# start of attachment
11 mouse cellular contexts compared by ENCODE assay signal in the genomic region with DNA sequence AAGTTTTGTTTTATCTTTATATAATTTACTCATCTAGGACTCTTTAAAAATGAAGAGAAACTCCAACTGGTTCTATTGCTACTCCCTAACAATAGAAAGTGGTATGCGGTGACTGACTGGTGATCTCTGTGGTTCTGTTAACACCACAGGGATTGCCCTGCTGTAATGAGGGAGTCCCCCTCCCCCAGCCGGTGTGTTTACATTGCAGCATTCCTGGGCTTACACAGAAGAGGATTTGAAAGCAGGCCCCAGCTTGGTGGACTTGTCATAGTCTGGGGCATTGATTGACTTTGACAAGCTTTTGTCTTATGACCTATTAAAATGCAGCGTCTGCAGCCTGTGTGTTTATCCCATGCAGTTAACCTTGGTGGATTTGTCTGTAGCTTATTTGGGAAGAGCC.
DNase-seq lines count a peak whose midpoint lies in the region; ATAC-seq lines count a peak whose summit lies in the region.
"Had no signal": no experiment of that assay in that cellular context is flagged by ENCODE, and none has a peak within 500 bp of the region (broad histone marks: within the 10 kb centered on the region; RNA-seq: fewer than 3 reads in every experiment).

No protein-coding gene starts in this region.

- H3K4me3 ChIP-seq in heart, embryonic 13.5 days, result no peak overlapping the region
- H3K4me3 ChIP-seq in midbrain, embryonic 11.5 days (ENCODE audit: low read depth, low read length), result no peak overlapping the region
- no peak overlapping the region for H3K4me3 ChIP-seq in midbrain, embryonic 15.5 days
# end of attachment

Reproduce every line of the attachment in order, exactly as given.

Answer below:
11 mouse cellular contexts compared by ENCODE assay signal in the genomic region with DNA sequence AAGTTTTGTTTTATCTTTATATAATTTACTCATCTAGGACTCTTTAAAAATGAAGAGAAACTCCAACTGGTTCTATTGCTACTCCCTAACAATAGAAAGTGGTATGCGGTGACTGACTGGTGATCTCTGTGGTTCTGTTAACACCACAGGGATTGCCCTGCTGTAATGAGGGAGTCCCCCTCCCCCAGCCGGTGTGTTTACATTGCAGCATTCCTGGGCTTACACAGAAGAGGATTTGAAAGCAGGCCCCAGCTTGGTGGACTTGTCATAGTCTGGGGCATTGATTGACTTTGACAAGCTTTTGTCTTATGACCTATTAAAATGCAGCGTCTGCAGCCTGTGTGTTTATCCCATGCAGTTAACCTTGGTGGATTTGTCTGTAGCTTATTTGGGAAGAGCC.
DNase-seq lines count a peak whose midpoint lies in the region; ATAC-seq lines count a peak whose summit lies in the region.
"Had no signal": no experiment of that assay in that cellular context is flagged by ENCODE, and none has a peak within 500 bp of the region (broad histone marks: within the 10 kb centered on the region; RNA-seq: fewer than 3 reads in every experiment).

No protein-coding gene starts in this region.

- H3K4me3 ChIP-seq in heart, embryonic 13.5 days, result no peak overlapping the region
- H3K4me3 ChIP-seq in midbrain, embryonic 11.5 days (ENCODE audit: low read depth, low read length), result no peak overlapping the region
- no peak overlapping the region for H3K4me3 ChIP-seq in midbrain, embryonic 15.5 days